Free Candy and Spiders: My Halloween Costume, 2009
This year, I wanted my costume to be a bit more interactive. I had a lot of fun with my Operation costume, and really enjoyed not just being dressed up… but being dressed up and interacting with people.
Of course, the goal is to give away candy. But the fun part to me was to come up with some way to make retrieving the candy a little… challenging. I wanted the candy to be free and available for anyone to take, but I also wanted to instill a little hesitation. To add in just a shadow of a doubt that might make them pause.
So I came up with a Safari explorer with a pet spider theme. I went to a few places and bought stuff like tan shirts/pants, a safari hat, a storage box… and an electronic, remote-controlled spider.
This guy looked pretty realistic. It was a gamble, but one that (as you’ll see below) was IMO well worth it.
Fill the box with candy and the spider. Add in a little sign, some cardboard for the lid with some flaps… and we’re in business!
I liked the opacity of the box, as you can definitely see the candy. And you can sort of make out the spider. There are some red lights for the spider’s eyes that I ended up trying to cover with marker… but used a small strip of electrical tape. It’s a bit obvious, but hard to see unless you’re super close.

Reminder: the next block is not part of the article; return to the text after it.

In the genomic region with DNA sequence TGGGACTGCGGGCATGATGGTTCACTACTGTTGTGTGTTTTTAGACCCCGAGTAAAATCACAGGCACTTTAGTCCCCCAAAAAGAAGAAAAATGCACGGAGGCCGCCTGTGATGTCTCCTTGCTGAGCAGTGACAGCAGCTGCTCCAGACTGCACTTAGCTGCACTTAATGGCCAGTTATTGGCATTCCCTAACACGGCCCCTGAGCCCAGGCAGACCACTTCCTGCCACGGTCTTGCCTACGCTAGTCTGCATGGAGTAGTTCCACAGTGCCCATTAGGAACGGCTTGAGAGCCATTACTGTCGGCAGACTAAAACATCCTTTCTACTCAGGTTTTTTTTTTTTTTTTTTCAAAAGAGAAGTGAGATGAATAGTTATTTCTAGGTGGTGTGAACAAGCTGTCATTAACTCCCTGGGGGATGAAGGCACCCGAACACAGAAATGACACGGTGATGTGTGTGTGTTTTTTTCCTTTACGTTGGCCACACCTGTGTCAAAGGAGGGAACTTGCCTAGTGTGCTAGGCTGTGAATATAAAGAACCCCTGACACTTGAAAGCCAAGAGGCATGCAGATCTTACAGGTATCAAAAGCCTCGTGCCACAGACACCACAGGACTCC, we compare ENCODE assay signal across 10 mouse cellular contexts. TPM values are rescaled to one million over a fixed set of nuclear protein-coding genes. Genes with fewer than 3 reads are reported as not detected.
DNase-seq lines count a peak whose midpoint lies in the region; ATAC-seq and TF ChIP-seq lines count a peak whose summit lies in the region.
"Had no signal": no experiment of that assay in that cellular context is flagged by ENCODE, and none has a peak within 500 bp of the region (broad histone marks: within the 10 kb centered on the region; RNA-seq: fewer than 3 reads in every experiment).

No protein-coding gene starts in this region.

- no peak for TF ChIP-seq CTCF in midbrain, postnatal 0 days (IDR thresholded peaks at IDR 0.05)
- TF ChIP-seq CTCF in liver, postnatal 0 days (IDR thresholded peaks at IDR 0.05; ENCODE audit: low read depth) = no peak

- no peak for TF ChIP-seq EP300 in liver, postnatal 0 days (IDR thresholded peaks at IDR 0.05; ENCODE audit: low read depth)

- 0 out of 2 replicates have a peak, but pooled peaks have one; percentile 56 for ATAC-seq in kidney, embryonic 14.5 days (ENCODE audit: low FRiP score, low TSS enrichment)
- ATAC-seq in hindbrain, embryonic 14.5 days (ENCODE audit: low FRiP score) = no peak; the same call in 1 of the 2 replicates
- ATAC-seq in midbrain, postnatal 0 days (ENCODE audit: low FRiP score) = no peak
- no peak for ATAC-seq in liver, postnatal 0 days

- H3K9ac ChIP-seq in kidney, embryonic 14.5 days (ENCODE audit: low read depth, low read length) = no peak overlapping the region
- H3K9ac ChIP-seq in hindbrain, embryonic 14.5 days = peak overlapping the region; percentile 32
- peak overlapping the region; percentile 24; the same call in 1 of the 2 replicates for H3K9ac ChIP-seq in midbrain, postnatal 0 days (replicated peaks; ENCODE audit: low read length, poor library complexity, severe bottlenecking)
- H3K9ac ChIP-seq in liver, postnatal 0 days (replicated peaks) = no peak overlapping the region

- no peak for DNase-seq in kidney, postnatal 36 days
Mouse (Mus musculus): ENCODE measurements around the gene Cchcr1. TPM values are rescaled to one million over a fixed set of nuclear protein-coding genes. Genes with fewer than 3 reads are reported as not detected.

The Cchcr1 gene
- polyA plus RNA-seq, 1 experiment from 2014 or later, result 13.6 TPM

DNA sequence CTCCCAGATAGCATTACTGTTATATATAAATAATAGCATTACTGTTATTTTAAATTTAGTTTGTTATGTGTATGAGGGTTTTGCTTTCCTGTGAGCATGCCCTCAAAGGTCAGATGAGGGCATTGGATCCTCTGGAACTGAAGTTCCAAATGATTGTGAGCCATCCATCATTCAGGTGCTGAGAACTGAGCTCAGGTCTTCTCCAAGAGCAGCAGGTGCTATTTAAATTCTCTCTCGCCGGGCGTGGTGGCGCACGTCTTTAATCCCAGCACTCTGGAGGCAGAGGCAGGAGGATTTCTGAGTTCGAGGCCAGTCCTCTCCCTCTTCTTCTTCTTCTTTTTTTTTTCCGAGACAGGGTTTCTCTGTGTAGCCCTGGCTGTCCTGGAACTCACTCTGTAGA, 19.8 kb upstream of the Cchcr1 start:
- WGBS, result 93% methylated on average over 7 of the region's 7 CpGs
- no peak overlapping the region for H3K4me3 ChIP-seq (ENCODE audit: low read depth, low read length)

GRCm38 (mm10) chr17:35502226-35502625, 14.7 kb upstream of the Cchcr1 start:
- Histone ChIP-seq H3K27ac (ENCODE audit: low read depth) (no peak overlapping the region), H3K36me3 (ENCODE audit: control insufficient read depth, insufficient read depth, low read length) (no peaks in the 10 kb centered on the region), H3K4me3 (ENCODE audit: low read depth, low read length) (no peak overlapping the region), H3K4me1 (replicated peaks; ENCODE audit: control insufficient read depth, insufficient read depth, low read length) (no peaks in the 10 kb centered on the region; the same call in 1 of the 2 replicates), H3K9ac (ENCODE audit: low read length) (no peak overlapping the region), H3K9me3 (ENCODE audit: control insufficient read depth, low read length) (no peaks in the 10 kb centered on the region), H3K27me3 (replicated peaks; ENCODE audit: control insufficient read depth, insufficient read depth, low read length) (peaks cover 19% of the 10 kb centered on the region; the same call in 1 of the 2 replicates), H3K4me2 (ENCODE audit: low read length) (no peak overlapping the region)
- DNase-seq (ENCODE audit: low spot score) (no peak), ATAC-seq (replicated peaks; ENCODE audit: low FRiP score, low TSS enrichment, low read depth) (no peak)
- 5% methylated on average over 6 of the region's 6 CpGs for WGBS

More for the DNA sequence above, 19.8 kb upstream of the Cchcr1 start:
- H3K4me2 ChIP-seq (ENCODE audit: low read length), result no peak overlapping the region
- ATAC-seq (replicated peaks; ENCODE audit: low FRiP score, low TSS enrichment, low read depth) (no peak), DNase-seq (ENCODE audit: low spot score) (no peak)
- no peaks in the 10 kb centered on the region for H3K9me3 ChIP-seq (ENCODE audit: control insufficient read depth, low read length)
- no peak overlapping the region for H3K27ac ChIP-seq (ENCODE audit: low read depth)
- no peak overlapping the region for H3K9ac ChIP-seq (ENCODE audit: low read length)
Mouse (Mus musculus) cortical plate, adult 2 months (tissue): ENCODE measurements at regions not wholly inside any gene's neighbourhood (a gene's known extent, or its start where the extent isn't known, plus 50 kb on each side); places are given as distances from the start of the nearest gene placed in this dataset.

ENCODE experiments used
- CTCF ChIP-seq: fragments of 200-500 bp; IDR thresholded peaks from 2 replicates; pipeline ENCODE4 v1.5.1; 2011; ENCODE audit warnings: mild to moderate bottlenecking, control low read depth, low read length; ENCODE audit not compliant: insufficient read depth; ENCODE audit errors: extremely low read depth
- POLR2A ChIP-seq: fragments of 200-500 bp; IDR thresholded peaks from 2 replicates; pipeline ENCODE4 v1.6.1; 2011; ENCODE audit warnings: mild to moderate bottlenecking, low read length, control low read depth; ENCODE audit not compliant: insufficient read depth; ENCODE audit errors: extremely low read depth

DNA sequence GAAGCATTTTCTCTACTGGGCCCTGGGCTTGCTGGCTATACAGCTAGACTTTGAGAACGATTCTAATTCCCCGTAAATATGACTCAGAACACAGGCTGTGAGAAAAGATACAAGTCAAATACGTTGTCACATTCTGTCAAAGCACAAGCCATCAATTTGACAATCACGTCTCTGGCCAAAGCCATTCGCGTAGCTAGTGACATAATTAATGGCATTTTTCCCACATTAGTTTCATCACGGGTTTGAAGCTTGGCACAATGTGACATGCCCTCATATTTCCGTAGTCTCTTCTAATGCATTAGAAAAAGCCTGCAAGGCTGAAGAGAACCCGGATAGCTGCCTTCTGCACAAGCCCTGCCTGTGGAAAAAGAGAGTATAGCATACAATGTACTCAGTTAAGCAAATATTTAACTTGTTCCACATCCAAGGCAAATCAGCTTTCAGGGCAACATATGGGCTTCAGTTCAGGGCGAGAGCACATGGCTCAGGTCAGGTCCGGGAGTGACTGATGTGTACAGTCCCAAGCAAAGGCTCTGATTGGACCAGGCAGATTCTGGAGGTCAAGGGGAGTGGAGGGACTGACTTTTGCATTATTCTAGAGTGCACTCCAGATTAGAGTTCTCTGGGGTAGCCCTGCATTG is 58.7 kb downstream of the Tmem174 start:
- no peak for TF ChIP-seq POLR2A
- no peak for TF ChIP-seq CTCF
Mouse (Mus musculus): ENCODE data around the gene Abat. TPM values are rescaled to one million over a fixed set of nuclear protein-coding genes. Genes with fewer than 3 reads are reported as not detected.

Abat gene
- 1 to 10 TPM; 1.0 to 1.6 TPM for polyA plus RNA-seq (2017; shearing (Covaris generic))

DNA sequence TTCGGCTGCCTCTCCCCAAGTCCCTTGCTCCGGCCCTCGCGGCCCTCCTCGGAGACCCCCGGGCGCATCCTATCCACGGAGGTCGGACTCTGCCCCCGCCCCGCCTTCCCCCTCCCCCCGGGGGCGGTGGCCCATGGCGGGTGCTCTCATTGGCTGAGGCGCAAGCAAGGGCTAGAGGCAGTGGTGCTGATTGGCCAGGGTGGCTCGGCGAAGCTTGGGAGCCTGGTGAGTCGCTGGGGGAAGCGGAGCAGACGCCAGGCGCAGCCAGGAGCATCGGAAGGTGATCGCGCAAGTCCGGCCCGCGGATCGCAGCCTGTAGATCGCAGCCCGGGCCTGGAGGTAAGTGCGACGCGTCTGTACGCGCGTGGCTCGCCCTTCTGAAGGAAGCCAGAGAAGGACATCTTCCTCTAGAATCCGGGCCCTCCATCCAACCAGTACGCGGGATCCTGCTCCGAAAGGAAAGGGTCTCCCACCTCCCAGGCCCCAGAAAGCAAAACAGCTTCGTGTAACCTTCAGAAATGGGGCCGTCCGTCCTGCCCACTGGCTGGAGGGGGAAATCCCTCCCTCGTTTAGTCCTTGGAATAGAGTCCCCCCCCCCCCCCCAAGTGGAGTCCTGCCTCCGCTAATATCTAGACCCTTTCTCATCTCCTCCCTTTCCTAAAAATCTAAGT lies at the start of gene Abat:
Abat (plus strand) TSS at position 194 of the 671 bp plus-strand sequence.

I’ve go a rough story I’m sticking to. I’m from the Chicago Zoological society, and part of an outreach program to share a deeper understanding of spiders. My spider is named Nelly, who is actually a trap door spider. She doesn’t spin webs, but rather burrows underground and creates a small opening. When prey walk by, she darts through, injects them with venom, and drags them underground.
Things that I plan on saying:
“The thing about her bite? It really doesn’t hurt ALL that much.”
“I’m, like, 60% sure she’s asleep right now.”
“Here’s the up side. If she does bite you, the venom will actually send you into Anaphylactic shock, yes. But the neurotoxins will end up making you numb to everything. So you won’t really feel too much as you’re dying.”
As for the control, I cut a small hole in my pant pocket. I’ll slide the remote antenna through here, and let the actual control settle in my pocket. We’ll see how well I can coordinate it, but it lets me trigger the spider somewhat secretly.
And the final touch – multiple band-aids across my fingers, and small paired dots of red nail polish. I’ve got this on both hands, and I think it adds to the overall feel of what I’m doing.
Off to work!